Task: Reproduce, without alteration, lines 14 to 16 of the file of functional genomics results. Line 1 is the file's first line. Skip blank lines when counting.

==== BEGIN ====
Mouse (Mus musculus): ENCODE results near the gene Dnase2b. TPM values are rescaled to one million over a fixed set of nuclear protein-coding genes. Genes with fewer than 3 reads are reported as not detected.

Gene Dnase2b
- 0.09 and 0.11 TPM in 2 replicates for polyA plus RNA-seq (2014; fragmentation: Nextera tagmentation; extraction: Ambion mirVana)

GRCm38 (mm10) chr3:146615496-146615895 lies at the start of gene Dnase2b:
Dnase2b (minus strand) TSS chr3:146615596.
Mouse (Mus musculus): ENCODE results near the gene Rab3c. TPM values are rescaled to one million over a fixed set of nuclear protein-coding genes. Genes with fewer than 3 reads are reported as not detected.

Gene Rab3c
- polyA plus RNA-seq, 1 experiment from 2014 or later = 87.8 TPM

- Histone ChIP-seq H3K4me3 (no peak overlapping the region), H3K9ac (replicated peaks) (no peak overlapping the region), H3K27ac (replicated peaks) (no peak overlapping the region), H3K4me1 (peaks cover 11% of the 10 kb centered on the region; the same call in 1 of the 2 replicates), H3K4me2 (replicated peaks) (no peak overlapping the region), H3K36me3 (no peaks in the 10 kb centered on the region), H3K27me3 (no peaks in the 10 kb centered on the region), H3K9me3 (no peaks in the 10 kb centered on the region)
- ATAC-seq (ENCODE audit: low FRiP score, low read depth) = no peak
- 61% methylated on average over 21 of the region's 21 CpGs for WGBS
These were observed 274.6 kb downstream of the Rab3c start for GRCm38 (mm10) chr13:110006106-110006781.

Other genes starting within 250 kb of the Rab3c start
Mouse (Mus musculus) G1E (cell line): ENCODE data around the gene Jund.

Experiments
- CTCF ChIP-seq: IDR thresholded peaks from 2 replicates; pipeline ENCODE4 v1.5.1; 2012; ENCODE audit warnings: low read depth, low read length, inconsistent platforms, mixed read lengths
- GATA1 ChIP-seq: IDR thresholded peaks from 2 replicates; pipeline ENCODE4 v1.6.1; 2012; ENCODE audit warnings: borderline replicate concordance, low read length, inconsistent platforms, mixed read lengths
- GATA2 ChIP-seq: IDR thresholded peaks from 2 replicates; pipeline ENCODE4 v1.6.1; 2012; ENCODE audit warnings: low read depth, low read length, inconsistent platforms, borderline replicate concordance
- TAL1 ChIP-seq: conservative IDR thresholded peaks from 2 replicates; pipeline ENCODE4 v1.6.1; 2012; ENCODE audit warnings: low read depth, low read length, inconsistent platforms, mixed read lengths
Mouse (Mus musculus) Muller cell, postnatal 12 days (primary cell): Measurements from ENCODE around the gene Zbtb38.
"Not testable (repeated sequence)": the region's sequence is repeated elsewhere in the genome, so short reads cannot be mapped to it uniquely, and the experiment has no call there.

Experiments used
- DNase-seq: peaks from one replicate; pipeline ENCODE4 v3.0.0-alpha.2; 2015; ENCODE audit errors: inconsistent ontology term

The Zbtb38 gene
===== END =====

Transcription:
Mouse (Mus musculus) G1E (cell line): ENCODE data around the gene Jund.

Experiments
- CTCF ChIP-seq: IDR thresholded peaks from 2 replicates; pipeline ENCODE4 v1.5.1; 2012; ENCODE audit warnings: low read depth, low read length, inconsistent platforms, mixed read lengths